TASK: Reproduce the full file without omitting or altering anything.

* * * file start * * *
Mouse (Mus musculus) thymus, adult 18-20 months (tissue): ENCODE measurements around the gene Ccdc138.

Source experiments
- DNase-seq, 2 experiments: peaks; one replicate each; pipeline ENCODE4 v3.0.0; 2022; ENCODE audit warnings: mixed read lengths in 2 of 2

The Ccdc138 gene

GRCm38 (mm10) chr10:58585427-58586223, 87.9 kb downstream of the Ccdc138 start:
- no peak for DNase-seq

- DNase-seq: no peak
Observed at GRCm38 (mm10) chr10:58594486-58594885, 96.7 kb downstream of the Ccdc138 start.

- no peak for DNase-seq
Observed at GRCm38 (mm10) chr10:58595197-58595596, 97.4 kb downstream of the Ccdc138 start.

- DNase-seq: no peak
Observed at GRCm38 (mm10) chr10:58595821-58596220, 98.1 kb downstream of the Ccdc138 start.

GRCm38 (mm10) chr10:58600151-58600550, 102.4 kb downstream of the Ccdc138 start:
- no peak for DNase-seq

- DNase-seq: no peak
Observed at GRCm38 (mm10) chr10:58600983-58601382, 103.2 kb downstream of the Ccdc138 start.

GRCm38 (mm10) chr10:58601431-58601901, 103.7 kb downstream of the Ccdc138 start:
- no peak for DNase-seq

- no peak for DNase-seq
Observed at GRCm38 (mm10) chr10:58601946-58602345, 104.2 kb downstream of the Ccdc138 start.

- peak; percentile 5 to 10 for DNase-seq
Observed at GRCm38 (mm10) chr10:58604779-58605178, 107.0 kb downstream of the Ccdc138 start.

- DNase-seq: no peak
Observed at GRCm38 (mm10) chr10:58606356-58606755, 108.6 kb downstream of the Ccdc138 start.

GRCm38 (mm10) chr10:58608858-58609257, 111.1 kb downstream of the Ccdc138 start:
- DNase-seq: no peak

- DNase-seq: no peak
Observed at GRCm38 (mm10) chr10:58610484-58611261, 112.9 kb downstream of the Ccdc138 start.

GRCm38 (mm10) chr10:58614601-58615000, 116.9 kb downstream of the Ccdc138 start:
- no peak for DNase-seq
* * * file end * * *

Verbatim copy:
Mouse (Mus musculus) thymus, adult 18-20 months (tissue): ENCODE measurements around the gene Ccdc138.

Source experiments
- DNase-seq, 2 experiments: peaks; one replicate each; pipeline ENCODE4 v3.0.0; 2022; ENCODE audit warnings: mixed read lengths in 2 of 2

The Ccdc138 gene

GRCm38 (mm10) chr10:58585427-58586223, 87.9 kb downstream of the Ccdc138 start:
- no peak for DNase-seq

- DNase-seq: no peak
Observed at GRCm38 (mm10) chr10:58594486-58594885, 96.7 kb downstream of the Ccdc138 start.

- no peak for DNase-seq
Observed at GRCm38 (mm10) chr10:58595197-58595596, 97.4 kb downstream of the Ccdc138 start.

- DNase-seq: no peak
Observed at GRCm38 (mm10) chr10:58595821-58596220, 98.1 kb downstream of the Ccdc138 start.

GRCm38 (mm10) chr10:58600151-58600550, 102.4 kb downstream of the Ccdc138 start:
- no peak for DNase-seq

- DNase-seq: no peak
Observed at GRCm38 (mm10) chr10:58600983-58601382, 103.2 kb downstream of the Ccdc138 start.

GRCm38 (mm10) chr10:58601431-58601901, 103.7 kb downstream of the Ccdc138 start:
- no peak for DNase-seq

- no peak for DNase-seq
Observed at GRCm38 (mm10) chr10:58601946-58602345, 104.2 kb downstream of the Ccdc138 start.

- peak; percentile 5 to 10 for DNase-seq
Observed at GRCm38 (mm10) chr10:58604779-58605178, 107.0 kb downstream of the Ccdc138 start.

- DNase-seq: no peak
Observed at GRCm38 (mm10) chr10:58606356-58606755, 108.6 kb downstream of the Ccdc138 start.

GRCm38 (mm10) chr10:58608858-58609257, 111.1 kb downstream of the Ccdc138 start:
- DNase-seq: no peak

- DNase-seq: no peak
Observed at GRCm38 (mm10) chr10:58610484-58611261, 112.9 kb downstream of the Ccdc138 start.

GRCm38 (mm10) chr10:58614601-58615000, 116.9 kb downstream of the Ccdc138 start:
- no peak for DNase-seq